Critics pointed in particular to remarks by Acosta in his confirmation hearing when he was challenged by senators about the deal.
“Secretary Acosta doesn’t just believe it was appropriate to let a wealthy, connected man involved in rampant child sex abuse walk away with a slap on the wrist, he actually considers it a ‘point of pride’ – even worse, a ‘good thing,’” Jeremy Funk, a spokesman for the watchdog group Allied Progress, said in a statement to Fox News. “While it’s certainly a good thing someone with such a weak dedication to justice is no longer a U.S. Attorney, Acosta still must answer for his gross misconduct during that time. All eyes are on the Senate to stop stalling, stop blindly protecting the Trump administration and give the Inspector General the authority he has asked for. The ball is currently in Senate Judiciary Chairman Graham’s court. Senators will continue to hear from constituents if Graham drops it.”
Allied Progress announced Wednesday it is embarking on a marketing blitz this week, targeted at lawmakers, to push for the swift passage of the Inspector General Access Act.
Funk added: “It remains troubling that someone like Alex Acosta with a clear lack of judgement is serving as the nation’s Labor Secretary and is in a position make more decisions that benefit the powerful at the expense of the powerless, but on a much larger scale.”
In 2017, Virginia Democratic Sen. Tim Kaine asked Acosta about the plea deal during his confirmation hearings.
“Why cut a non-prosecution deal despite your staff saying you shouldn’t?” Kaine asked.
"That is not accurate," Acosta, who at the time was dean of Florida International University’s law school, responded. "“It was a broadly-held decision. ... The grand jury recommended a single count of solicitation not involving minors. That would have resulted in zero jail time, zero registration as a sexual offender and zero restitution for the victims in this case.”
Instead, Acosta said, he pushed to escalate Epstein's case to the federal level, even as he recognized that proving all of the allegations against him would be difficult.
"It was highly unusual where a U.S. attorney becomes involved in a matter that has already gone to the grand jury at the state level," Acosta told senators. "We decided that Mr. Epstein should plead guilty to two years, register as a sexual offender, and concede liability so the victims should get restitution in this matter.”
Asked about keeping the deal confidential, Acosta suggested that he was following common practice.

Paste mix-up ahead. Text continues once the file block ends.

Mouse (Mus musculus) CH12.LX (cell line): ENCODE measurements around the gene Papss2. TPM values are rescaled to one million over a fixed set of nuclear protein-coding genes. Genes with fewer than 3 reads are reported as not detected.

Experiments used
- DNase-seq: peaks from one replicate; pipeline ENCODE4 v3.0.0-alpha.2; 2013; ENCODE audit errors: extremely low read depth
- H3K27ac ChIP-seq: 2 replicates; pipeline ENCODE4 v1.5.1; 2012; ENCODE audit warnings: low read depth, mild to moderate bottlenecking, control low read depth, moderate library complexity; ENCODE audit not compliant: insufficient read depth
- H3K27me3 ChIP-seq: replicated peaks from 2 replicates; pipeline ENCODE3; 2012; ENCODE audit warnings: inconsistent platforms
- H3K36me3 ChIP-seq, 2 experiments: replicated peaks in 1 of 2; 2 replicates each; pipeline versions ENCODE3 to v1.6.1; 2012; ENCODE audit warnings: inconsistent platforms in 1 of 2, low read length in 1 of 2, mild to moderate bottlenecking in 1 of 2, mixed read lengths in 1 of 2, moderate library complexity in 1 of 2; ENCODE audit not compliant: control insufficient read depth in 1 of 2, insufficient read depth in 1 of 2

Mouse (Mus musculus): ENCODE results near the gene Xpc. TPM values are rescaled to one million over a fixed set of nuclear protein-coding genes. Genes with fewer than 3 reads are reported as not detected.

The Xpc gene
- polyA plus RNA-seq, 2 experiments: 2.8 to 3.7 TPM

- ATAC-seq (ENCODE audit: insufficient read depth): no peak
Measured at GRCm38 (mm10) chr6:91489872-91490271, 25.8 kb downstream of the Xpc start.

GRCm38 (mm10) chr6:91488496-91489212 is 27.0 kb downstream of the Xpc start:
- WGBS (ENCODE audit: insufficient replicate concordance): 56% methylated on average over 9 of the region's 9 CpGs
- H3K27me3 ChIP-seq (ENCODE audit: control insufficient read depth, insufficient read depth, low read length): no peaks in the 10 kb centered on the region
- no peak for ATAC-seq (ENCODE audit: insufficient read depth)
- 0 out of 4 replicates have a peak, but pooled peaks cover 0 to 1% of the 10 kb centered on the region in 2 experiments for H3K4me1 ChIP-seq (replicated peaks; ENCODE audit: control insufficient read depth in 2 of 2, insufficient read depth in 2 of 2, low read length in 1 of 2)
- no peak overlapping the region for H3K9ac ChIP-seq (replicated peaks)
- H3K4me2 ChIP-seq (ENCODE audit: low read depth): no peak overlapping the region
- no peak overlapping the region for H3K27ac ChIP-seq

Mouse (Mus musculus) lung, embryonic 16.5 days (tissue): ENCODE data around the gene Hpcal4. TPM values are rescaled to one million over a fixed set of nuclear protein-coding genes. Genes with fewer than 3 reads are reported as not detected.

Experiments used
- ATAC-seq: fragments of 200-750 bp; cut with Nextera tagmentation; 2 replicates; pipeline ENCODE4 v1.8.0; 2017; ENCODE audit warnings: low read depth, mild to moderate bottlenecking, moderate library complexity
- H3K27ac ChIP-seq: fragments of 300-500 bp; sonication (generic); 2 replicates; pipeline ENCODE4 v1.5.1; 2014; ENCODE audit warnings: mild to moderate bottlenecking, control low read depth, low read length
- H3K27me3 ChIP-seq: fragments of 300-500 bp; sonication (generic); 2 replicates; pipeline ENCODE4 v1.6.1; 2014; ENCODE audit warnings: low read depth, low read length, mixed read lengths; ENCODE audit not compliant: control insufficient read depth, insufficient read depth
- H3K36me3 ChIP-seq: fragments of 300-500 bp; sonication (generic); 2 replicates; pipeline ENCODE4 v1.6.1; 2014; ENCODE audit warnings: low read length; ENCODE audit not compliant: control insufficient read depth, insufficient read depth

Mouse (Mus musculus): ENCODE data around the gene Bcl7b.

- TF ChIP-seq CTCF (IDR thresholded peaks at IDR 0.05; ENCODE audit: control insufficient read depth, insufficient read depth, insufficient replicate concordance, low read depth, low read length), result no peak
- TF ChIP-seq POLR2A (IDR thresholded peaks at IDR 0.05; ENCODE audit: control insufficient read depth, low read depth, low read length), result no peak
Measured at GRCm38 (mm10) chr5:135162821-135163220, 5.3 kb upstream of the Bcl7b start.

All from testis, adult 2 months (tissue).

"Something that I think has changed over time is trust of government," he said. "There was a time when keeping something confidential was less of an issue, but the public expectation today is that things be very public.”
The Trump administration has suggested the issue is overblown. Epstein and Trump were friends in the past, and one of Epstein's accusers told the Herald she was 16 years old and working at Mar-a-Lago as a locker room attendant when an Epstein associate approached her.
"This matter has been publicly addressed previously, including during confirmation hearings," a Labor Department spokesperson told Fox News last year. "The U.S. Attorney’s Office for the Southern District of Florida has defended the actions in this case across three administrations."
The U.S. Attorney's Office in Florida declined to comment when reached by Fox News.
In December, the numerous young women who said they were sexually abused by Epstein reached a settlement in their civil case, meaning they were no longer appear set to testify about their bombshell allegations.
The case has potentially broad ramifications, given Epstein's high-profile connections. Court documents obtained by Fox News in 2016 showed former President Bill Clinton took at least 26 trips flying aboard Epstein's private jet, known as the "Lolita Express," and apparently ditched his Secret Service detail on some of the excursions.
Authorities who seized trash outside Epstein's home at the time found an invoice for the purchase of the book “SlaveCraft: Roadmaps for Erotic Servitude -- Principles, Skills and Tools," as well as the instructional “Training with Miss Abernathy: A Workbook for Erotic Slaves and Their Owners."
Fox News' Kristin Brown contributed to this report.